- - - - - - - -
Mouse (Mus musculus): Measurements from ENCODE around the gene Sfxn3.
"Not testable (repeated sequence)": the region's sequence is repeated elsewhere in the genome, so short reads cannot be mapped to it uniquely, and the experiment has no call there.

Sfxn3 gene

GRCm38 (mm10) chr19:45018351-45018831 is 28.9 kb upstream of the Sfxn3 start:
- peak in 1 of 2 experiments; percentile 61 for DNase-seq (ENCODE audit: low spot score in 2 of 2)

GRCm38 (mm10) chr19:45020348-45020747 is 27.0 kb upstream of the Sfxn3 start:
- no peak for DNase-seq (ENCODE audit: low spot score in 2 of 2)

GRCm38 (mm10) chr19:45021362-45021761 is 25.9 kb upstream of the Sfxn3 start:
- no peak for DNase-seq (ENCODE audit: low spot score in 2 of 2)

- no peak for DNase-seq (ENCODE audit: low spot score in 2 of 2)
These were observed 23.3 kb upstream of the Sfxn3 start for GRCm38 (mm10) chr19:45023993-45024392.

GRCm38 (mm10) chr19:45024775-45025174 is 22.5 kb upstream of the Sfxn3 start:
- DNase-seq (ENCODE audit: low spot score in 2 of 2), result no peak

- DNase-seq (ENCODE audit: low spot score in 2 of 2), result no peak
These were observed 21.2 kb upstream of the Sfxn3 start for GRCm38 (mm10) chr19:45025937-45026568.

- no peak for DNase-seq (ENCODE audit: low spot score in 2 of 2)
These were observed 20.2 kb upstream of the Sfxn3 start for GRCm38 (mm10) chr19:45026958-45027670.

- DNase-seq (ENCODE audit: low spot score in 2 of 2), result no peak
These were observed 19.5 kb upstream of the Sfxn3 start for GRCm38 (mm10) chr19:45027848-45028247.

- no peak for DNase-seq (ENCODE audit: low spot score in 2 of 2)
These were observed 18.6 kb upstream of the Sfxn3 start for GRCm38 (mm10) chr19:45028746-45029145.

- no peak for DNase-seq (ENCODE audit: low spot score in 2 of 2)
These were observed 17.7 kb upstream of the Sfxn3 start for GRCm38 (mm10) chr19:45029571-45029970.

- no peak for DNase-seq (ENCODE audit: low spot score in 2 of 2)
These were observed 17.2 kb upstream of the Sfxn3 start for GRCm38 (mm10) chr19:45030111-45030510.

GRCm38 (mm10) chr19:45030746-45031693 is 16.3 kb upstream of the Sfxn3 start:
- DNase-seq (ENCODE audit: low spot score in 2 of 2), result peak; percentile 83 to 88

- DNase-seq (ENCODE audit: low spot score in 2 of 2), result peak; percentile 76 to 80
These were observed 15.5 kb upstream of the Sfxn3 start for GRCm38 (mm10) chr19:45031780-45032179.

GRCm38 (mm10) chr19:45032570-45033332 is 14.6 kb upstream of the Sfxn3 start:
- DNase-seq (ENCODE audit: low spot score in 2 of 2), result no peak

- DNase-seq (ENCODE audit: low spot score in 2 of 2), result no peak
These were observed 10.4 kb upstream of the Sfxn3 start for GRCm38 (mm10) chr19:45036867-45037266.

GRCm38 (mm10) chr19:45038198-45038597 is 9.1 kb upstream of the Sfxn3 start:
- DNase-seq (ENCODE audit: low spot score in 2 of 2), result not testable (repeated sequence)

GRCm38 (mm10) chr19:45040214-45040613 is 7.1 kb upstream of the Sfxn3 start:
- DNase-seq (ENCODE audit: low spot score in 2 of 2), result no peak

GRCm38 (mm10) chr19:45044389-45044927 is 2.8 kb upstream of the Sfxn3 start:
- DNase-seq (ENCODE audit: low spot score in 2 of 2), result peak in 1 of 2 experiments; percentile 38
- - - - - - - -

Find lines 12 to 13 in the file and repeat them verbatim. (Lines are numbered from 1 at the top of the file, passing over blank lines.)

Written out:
GRCm38 (mm10) chr19:45024775-45025174 is 22.5 kb upstream of the Sfxn3 start:
- DNase-seq (ENCODE audit: low spot score in 2 of 2), result no peak